...BECAUSE SOME OF US THINK THAT THIS STUFF IS IMPORTANT
What happens when you mix what is - arguably - the world's most interesting record company, with an anarchist manic-depressive rock music historian polymath, and a method of dissemination which means that a daily rock-music magazine can be almost instantaneous?

Most of this blog is related in some way to the music, books and films produced by Gonzo Multimedia, but the editor has a grasshopper mind and so also writes about all sorts of cultural issues which interest him, and which he hopes will interest you as well.

Sunday, 18 March 2012

REVIEW: 'All the Madmen' by Clinton Heylin

As the more observant of you all will have noticed, whereas there are exceptions to the rule (the ever lovely Mimi Page being an obvious one) a lot of the music that Gonzo Multimedia puts out is from the sixties and seventies, which were somewhat of a golden age in British music.
So I felt justified in getting hold of a copy of Clinton Heylin's new book, because OK, Syd Barrett, Pink Floyd, The Kinks, The Who and Nick Drake are not actually Gonzo recording artistes, but they are very much part of the artistic milieu that Gonzo covers. The book covers - broadly - the links between mental illness and creativity in a disparate bunch of classic British recording artistes. And that is where the problem with this book lies; the artistes in question are too blasted disparate.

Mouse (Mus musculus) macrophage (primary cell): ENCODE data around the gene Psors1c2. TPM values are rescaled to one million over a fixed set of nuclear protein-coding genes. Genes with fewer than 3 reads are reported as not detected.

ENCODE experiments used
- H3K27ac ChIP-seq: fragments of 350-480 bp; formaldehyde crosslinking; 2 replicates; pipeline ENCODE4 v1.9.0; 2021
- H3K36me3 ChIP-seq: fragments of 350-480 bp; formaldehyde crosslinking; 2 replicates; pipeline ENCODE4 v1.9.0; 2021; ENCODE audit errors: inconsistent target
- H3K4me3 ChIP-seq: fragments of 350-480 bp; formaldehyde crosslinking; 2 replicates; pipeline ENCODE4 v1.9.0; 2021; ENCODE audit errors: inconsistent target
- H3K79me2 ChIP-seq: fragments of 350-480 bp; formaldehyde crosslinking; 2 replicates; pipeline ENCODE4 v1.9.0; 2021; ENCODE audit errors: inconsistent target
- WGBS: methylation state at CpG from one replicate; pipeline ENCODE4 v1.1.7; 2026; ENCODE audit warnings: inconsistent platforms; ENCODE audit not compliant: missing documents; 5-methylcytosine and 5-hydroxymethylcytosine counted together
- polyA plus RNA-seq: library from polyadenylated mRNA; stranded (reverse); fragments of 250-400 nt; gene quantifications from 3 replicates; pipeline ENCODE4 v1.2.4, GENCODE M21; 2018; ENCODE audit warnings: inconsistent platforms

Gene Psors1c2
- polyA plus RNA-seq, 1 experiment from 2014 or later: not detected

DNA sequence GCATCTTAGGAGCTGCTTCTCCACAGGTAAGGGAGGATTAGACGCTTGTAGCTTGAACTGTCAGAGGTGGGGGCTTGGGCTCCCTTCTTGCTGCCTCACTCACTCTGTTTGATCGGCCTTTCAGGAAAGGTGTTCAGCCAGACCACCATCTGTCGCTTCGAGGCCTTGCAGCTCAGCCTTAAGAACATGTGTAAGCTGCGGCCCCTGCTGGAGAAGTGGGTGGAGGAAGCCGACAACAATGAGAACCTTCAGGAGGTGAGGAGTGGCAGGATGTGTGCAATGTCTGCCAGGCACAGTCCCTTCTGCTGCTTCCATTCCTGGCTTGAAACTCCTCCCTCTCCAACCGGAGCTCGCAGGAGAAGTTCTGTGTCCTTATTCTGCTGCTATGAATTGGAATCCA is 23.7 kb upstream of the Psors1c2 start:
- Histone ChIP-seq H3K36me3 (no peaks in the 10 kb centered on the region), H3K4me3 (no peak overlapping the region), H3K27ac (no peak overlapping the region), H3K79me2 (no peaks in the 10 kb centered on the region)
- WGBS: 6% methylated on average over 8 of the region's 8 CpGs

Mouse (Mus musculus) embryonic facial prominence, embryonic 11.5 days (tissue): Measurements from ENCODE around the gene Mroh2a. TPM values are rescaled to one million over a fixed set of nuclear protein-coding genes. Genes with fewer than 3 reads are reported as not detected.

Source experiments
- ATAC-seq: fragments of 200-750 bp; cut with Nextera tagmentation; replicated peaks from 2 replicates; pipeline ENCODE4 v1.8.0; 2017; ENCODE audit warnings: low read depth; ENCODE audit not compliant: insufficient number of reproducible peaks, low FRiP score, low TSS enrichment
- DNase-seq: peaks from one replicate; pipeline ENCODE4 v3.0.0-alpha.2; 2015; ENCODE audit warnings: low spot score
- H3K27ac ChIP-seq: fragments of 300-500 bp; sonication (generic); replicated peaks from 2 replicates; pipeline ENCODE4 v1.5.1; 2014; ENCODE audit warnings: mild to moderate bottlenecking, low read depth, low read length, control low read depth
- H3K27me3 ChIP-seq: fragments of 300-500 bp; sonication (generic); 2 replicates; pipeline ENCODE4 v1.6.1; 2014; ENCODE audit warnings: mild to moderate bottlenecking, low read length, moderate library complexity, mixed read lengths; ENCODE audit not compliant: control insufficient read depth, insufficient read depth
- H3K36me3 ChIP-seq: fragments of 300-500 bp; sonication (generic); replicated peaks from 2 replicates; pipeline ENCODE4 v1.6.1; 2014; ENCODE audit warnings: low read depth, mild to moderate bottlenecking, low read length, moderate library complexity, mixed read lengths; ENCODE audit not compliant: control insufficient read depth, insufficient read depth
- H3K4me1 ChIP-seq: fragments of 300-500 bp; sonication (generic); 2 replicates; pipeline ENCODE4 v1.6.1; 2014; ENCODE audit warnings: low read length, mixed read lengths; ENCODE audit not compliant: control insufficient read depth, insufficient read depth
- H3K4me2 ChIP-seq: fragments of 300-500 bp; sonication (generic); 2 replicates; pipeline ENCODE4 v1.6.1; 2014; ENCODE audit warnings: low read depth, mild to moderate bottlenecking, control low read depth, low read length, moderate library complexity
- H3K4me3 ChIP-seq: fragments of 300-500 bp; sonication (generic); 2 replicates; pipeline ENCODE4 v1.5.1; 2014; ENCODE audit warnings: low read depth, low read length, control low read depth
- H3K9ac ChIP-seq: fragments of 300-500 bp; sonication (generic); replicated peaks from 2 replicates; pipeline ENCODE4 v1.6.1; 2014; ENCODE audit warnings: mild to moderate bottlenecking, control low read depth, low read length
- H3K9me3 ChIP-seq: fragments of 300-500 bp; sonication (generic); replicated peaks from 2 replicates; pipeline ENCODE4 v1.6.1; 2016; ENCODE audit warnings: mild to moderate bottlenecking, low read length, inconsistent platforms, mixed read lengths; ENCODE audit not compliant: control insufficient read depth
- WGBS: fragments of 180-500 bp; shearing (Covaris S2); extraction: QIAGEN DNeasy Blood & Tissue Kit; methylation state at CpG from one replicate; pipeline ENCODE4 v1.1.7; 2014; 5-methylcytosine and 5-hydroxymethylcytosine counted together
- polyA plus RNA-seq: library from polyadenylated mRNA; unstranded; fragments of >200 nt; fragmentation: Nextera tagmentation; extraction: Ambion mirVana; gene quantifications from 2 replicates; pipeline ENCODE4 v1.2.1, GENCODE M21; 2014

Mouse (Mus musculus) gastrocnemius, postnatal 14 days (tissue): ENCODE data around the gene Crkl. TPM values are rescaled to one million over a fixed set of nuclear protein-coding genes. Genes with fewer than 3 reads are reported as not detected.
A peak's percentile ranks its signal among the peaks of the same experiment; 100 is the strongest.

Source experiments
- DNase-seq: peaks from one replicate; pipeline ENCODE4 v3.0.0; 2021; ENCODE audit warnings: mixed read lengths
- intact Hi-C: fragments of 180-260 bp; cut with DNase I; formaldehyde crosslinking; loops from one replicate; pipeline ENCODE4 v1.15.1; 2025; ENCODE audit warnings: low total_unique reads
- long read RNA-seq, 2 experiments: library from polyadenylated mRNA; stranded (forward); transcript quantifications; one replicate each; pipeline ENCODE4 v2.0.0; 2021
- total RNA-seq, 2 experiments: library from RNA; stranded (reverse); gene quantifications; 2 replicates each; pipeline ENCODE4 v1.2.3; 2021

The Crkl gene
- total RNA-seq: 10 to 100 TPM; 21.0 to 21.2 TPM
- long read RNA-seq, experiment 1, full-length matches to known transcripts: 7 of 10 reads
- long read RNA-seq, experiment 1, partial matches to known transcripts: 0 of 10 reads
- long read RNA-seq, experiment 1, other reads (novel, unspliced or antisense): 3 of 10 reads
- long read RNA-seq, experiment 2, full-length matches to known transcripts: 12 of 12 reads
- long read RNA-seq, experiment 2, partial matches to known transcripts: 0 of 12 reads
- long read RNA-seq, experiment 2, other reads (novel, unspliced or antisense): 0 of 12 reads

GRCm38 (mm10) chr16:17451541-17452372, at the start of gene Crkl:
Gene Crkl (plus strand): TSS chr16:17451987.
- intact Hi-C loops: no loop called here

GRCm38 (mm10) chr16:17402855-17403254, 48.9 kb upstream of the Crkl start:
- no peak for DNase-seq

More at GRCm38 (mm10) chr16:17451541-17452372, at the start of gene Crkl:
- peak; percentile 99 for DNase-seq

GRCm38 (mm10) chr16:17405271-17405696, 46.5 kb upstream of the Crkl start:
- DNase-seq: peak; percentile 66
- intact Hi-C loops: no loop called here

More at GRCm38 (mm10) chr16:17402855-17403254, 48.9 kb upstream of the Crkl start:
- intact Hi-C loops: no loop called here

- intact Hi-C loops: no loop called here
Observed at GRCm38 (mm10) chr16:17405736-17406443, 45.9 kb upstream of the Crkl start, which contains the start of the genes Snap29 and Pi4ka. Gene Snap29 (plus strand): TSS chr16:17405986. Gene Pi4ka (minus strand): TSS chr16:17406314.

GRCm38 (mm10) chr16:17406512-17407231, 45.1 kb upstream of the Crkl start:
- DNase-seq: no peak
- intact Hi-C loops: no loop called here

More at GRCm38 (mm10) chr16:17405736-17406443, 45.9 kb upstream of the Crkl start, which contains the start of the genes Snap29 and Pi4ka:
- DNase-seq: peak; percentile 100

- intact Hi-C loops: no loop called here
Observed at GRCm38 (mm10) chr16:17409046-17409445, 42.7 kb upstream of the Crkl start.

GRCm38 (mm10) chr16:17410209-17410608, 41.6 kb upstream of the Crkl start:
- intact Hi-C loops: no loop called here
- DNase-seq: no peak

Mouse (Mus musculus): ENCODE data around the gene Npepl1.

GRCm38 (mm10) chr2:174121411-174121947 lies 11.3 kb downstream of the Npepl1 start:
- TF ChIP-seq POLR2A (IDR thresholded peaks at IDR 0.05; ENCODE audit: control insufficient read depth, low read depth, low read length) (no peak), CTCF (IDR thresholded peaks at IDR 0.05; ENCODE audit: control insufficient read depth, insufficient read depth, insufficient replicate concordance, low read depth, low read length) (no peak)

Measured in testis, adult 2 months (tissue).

Not that this is a bad book. It isn't. I am a great fan of Clinton's writing (Great White Wonders - his book about the history of bootlegs, is probably my favourite), and I don't actually think he is capable of writing a bad book. This book is excellently researched and very well written, and I enjoyed it immensely. Then why, I hear you all ask, am I complaining about it?

I'm not complaining exactly, but I do have a problem. I'm not sure what the purpose of this book is. It tells some fascinating stories, and furthermore it tells them in an engaging fashion; one that kept me happily entertained for a couple of days when - in between doing more onerous tasks - I curled up in my favourite chair with the cat on my knee, sipped tea, and read. At the end of it, I look back at what I have read and I realise that - for me at least - there was no real conclusion. I learned stuff I dodn't know before about some of my favourite artistes, but at the end of the day, there was no great a-ha moment to tie it all together. I wanted to put the book down with a big sigh, and the thought that I had finally got my head around one of life's great truisms. But I didn't.

I finished the book, finished my tea, scratched the cat behind his ears, thought "well, that's it I guess", and came in to write this review. Sadly, when it comes to an author of Heylin's calibre, that is no longer enough...

But then again, like so many of the artistes whose stories are recounted within, I am bi-polar, and perhaps, like Nick Drake, David Bowie, Ray Davies etc I am never satisfied...

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